Internships
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Internship Success Stories

Stephanie McKinneyDuring the time at my internship I have learned how things work in a facility such as Case Management Inc. I started off shadowing and learning from my Field Supervisor, but now I am also more involved and hands on with the patients. I have learned that the duties of a case manager go beyond the Case Management facility itself. I am managing children to adolescents and this means not only do you work with the children but also with the parents. This could mean that in addition to having a session with the parent and child you may also monitor the child at school, follow up with the teachers and do visits in the home to monitor the environment and parent-child-sibling interaction. Being an intern I have already learned so much that will definitely help me when I become a Medical Case Manager.

—Stephanie McKinney

Evaluation of your Internship Program

Once your first intern has begun, you can develop a process to evaluate your internship program. You may consider how the internship is meeting your organization’s needs, and how your internship program is meeting the needs of your interns. You may evaluate your selection process and internship descriptions. Keep in mind that students seek internship opportunities throughout the year:

  • fall semester (September through December)
  • spring semester (January through April)
  • summer semester (May through August)

As your internship program grows, you may offer opportunities more often and develop a timeline to find interns throughout the year.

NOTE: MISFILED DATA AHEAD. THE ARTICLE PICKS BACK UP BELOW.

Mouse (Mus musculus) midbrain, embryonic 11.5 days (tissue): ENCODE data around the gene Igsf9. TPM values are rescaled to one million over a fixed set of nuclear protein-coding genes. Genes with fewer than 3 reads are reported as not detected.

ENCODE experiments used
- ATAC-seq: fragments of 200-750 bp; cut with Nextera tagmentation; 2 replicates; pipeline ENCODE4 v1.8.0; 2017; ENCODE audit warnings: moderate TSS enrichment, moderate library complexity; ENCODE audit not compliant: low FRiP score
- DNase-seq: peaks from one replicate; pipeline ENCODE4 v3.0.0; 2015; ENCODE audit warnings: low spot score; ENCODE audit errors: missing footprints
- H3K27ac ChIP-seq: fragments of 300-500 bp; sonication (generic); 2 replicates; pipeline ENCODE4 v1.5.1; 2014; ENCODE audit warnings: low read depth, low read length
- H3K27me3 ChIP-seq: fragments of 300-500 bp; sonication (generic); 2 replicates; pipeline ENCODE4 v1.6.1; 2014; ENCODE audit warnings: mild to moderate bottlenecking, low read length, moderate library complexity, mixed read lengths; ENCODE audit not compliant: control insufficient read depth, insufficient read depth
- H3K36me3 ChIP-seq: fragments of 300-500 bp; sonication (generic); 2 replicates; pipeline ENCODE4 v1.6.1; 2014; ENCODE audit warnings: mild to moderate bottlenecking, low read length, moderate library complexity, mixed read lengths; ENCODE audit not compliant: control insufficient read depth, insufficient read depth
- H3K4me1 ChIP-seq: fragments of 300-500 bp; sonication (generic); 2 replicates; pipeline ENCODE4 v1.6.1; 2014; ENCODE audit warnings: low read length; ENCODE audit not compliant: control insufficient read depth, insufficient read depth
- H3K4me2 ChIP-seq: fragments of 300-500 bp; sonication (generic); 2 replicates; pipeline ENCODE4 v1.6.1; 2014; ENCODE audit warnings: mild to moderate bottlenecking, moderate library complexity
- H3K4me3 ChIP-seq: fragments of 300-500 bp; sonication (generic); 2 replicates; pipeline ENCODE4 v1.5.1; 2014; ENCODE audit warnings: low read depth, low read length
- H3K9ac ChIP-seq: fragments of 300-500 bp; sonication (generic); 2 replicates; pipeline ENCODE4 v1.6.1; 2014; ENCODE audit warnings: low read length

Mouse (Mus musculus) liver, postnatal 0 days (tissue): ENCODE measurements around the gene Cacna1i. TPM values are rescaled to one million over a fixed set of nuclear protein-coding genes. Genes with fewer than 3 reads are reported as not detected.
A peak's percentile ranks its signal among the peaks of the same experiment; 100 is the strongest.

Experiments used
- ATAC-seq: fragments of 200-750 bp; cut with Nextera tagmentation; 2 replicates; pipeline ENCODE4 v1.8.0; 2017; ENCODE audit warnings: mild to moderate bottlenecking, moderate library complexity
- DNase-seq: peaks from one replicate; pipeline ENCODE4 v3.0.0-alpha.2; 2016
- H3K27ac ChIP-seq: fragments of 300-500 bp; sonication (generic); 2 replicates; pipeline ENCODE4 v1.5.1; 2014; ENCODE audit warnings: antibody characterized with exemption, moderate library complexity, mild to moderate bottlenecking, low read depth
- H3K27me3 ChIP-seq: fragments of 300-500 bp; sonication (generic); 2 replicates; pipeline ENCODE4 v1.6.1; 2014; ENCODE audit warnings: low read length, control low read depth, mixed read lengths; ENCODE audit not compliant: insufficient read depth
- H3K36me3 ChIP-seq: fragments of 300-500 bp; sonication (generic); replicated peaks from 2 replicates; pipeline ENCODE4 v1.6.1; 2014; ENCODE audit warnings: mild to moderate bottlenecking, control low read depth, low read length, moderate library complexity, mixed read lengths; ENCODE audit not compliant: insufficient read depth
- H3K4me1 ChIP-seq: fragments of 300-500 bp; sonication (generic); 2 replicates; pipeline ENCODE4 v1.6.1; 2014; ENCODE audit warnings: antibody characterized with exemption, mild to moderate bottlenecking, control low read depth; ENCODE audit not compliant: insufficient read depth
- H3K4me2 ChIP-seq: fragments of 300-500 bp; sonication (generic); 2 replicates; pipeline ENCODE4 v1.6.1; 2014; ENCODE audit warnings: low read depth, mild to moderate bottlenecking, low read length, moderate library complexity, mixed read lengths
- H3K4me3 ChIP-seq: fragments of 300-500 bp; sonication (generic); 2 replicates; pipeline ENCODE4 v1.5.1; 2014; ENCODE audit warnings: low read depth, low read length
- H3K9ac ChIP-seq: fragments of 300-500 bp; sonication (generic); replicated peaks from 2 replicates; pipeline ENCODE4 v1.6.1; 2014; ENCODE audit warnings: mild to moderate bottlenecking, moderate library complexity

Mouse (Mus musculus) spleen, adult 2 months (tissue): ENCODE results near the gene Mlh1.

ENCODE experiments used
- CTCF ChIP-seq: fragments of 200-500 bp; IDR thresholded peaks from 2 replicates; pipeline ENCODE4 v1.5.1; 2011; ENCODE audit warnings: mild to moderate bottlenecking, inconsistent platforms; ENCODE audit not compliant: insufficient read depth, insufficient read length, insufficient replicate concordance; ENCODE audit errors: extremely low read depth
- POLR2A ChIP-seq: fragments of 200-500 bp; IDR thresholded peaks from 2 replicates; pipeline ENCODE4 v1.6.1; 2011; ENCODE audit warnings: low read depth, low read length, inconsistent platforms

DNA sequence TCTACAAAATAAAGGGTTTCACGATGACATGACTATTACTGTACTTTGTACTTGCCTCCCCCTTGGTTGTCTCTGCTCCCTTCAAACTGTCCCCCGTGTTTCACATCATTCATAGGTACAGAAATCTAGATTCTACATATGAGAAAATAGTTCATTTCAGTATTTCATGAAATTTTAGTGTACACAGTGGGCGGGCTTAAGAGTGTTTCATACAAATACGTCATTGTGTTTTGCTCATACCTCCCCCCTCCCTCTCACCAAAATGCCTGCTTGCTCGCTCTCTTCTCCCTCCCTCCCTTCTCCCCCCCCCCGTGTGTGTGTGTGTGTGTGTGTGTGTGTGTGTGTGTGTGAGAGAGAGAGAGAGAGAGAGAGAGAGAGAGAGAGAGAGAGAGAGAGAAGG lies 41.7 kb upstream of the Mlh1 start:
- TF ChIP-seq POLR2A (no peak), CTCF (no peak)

How well is the internship program meeting our organization’s needs?

You may seek input on this topic from various department heads, mentors, intern supervisors, and other employees. Perhaps you will return to your first Internal Needs Assessment and determine if interns were assigned to appropriate projects or evaluate if new project needs exist.

How well is our internship program meeting the needs of our interns?

You may develop an “exit survey” to gather input from your interns to evaluate their experience. What new skills did they learn? Did they receive consistent feedback about their work throughout the internship? Do they view your organization favorably as a potential employer upon graduation?

Are there other projects or departments in our organization where an intern could add value?

You may “pilot” your internship program in only a few selected departments or areas of your organization initially. However, as the idea catches on among your employees, you may find other areas to “branch out” internally with your internship opportunities.

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Last Updated: 1/23/12